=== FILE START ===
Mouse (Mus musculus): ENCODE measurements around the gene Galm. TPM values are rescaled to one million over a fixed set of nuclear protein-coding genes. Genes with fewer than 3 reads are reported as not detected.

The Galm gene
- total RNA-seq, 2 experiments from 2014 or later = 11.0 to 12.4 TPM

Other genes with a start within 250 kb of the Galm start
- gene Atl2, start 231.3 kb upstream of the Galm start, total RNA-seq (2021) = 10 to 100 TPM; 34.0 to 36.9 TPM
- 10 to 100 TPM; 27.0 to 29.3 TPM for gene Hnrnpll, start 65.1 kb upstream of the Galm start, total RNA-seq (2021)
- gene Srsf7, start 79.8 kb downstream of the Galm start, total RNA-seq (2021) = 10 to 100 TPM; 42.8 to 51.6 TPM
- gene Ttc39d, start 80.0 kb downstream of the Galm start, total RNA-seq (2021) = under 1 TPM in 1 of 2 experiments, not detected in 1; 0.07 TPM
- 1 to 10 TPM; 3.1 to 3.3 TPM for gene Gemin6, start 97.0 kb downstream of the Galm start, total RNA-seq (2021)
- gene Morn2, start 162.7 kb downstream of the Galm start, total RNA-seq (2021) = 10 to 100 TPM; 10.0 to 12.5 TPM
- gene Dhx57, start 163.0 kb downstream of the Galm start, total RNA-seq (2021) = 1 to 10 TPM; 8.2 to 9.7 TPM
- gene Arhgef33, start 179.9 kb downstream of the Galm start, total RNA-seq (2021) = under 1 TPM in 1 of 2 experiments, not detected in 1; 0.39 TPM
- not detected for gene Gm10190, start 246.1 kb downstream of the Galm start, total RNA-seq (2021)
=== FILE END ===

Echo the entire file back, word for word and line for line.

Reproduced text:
Mouse (Mus musculus): ENCODE measurements around the gene Galm. TPM values are rescaled to one million over a fixed set of nuclear protein-coding genes. Genes with fewer than 3 reads are reported as not detected.

The Galm gene
- total RNA-seq, 2 experiments from 2014 or later = 11.0 to 12.4 TPM

Other genes with a start within 250 kb of the Galm start
- gene Atl2, start 231.3 kb upstream of the Galm start, total RNA-seq (2021) = 10 to 100 TPM; 34.0 to 36.9 TPM
- 10 to 100 TPM; 27.0 to 29.3 TPM for gene Hnrnpll, start 65.1 kb upstream of the Galm start, total RNA-seq (2021)
- gene Srsf7, start 79.8 kb downstream of the Galm start, total RNA-seq (2021) = 10 to 100 TPM; 42.8 to 51.6 TPM
- gene Ttc39d, start 80.0 kb downstream of the Galm start, total RNA-seq (2021) = under 1 TPM in 1 of 2 experiments, not detected in 1; 0.07 TPM
- 1 to 10 TPM; 3.1 to 3.3 TPM for gene Gemin6, start 97.0 kb downstream of the Galm start, total RNA-seq (2021)
- gene Morn2, start 162.7 kb downstream of the Galm start, total RNA-seq (2021) = 10 to 100 TPM; 10.0 to 12.5 TPM
- gene Dhx57, start 163.0 kb downstream of the Galm start, total RNA-seq (2021) = 1 to 10 TPM; 8.2 to 9.7 TPM
- gene Arhgef33, start 179.9 kb downstream of the Galm start, total RNA-seq (2021) = under 1 TPM in 1 of 2 experiments, not detected in 1; 0.39 TPM
- not detected for gene Gm10190, start 246.1 kb downstream of the Galm start, total RNA-seq (2021)